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A Manhattan made with Scotch rather than Canadian whisky is a Rob Roy. It was originally invented at New York’s Waldorf Astoria Hotel in 1894 to celebrate the Broadway premiere of an operetta loosely based on the life of the Scottish folk hero Rob Roy.

8. Old Fashioned

An old fashioned cocktail with cherries
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When it became popular in the late 1800s to introduce liqueurs into cocktail recipes, the older, more basic recipes that omitted them—and in particular this classic mix of whiskey and bitters—became known as “old fashioned” cocktails.

9. Tom Collins

A Tom Collins with lemon wedge
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A John Collins is a mixture of London dry gin, lemon, sugar, and soda. Replace the London gin with Old Tom gin, and you have a Tom Collins. The Collins part is said to come from a 19th century headwaiter known as John Collins, who worked at Limmer's Hotel and Coffee House and is thought to be the inventor of the drink. The Tom part may also have been influenced by an 1874 hoax often perpetrated at bars.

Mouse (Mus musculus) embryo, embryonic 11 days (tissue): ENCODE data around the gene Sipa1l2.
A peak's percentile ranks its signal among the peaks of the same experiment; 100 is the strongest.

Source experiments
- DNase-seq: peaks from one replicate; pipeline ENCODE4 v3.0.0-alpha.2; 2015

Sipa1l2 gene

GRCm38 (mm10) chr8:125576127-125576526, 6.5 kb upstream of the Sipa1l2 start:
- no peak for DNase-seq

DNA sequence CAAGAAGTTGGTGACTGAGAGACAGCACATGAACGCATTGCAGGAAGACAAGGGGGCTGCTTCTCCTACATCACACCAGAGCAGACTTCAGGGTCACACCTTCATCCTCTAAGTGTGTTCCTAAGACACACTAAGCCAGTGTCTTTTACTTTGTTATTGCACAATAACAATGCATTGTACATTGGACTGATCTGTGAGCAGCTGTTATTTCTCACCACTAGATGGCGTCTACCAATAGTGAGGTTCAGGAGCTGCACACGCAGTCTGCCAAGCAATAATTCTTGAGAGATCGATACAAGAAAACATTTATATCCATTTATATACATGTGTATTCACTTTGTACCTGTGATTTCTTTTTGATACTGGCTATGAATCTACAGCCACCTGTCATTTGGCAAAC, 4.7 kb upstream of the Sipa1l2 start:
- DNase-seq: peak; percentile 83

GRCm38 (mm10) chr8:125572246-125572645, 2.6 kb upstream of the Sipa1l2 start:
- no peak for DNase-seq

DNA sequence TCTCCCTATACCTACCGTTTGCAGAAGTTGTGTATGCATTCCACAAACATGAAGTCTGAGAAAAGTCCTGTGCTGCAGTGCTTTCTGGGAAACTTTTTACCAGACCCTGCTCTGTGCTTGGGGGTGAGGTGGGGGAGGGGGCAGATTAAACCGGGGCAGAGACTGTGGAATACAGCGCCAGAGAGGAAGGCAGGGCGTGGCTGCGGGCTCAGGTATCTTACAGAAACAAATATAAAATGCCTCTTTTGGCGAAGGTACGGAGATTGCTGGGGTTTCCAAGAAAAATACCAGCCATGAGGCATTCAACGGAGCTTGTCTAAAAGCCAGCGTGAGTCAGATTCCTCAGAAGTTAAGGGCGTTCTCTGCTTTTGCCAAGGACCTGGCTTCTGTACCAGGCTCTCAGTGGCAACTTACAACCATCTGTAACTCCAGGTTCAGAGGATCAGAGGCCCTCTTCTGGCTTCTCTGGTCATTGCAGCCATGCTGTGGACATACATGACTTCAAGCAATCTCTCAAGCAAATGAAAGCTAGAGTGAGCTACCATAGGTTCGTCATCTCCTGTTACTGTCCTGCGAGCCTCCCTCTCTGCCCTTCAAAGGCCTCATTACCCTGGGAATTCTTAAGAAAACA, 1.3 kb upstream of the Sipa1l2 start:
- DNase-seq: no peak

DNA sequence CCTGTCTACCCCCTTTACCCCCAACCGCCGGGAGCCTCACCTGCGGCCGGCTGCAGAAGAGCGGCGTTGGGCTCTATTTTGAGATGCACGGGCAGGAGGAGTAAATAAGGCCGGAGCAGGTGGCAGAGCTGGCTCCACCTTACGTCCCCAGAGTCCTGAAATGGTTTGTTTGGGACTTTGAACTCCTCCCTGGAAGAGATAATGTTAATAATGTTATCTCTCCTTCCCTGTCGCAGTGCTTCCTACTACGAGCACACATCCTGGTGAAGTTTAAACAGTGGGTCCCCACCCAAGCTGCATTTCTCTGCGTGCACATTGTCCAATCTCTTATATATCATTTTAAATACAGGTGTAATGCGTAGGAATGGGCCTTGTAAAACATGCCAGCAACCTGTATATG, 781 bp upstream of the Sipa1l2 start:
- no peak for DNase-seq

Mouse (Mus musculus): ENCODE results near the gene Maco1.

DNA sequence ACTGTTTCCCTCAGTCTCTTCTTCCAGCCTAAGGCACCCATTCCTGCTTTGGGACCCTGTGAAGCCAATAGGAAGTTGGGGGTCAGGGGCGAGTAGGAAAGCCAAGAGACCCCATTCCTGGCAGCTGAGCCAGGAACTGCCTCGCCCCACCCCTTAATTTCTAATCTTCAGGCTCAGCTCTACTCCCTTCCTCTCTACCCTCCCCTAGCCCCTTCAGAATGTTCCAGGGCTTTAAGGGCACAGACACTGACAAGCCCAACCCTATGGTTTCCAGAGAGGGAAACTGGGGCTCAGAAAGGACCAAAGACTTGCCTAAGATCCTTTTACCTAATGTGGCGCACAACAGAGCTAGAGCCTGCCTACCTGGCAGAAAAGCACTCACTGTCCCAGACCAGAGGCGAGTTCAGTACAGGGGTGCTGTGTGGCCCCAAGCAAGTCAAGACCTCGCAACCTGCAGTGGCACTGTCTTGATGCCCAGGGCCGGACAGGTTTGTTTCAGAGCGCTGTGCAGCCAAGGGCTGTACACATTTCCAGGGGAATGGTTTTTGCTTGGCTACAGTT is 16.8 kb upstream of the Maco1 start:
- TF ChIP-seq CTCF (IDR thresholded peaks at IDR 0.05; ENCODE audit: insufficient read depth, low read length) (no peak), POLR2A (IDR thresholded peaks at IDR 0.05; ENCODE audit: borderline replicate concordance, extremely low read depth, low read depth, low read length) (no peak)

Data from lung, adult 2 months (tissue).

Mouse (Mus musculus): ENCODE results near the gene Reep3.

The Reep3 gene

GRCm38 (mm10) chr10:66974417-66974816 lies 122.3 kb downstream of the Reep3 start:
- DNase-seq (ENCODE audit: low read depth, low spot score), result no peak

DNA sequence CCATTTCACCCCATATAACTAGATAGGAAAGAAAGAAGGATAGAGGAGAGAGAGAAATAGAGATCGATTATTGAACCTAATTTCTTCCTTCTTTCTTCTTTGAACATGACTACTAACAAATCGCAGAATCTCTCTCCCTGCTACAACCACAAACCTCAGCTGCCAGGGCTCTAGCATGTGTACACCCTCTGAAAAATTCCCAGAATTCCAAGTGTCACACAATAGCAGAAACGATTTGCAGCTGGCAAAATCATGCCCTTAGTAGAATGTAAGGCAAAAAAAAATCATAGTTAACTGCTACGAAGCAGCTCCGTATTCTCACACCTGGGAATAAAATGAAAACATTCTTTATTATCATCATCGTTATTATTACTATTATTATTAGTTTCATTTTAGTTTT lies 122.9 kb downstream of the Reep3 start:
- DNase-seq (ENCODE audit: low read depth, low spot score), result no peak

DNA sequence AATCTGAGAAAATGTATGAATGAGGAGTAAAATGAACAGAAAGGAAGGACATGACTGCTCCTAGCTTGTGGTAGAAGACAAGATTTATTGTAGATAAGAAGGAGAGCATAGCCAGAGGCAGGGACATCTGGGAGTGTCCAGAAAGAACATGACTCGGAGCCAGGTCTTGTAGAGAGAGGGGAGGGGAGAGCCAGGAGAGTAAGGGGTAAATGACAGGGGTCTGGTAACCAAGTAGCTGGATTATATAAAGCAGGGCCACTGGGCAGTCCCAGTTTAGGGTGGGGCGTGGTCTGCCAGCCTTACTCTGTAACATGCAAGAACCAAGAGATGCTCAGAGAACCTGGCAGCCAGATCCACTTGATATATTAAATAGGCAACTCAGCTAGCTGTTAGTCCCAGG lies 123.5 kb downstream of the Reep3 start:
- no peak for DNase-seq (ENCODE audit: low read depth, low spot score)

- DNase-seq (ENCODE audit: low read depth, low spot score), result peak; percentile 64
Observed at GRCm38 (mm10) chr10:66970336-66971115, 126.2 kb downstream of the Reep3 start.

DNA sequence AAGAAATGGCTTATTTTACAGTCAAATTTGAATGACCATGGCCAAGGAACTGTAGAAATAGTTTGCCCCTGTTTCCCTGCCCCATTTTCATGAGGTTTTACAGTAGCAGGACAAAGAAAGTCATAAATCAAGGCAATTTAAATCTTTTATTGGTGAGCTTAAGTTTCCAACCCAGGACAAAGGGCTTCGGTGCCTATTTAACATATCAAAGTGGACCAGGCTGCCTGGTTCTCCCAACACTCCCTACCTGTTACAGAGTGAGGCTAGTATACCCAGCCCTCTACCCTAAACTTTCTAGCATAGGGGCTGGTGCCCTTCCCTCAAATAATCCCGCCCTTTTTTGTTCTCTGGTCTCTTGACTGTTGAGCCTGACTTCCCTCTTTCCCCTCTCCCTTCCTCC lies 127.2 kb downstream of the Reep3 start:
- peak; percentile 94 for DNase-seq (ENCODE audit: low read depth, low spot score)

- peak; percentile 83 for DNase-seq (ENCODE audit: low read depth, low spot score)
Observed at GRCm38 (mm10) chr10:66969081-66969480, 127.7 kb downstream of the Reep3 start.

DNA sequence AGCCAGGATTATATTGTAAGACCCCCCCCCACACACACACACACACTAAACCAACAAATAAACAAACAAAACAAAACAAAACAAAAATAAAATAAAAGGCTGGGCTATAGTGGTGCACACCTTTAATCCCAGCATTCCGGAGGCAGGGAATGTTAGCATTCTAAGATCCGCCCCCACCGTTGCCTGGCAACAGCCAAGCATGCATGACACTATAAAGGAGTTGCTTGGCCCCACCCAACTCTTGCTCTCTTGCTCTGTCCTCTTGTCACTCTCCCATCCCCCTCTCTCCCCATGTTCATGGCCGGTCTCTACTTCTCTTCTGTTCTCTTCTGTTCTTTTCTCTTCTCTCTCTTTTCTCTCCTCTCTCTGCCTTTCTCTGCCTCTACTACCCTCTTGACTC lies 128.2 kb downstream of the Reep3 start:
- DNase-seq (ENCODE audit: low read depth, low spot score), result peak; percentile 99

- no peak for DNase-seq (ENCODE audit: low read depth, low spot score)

10. Mai Tai

A Mai Tai cocktail by the pool
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Invented at a bar in California in the 1940s, maitai means “good” or “nice” in Tahitian …

11. Piña Colada

A piña colada against a purple background
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… while piña colada means “strained pineapple” in Spanish, a reference to the drink’s fruity base.

12. Sidecar

A sidecar drink
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Although the origins of the sidecar cocktail are hazy, one story claims that it was invented in Paris just after World War I by an American Army captain who could often be seen being driven around the city in a motorcycle sidecar.

13. Singapore Sling

Cold, refreshing Singapore Sling cocktail
iStock.com/bhofack2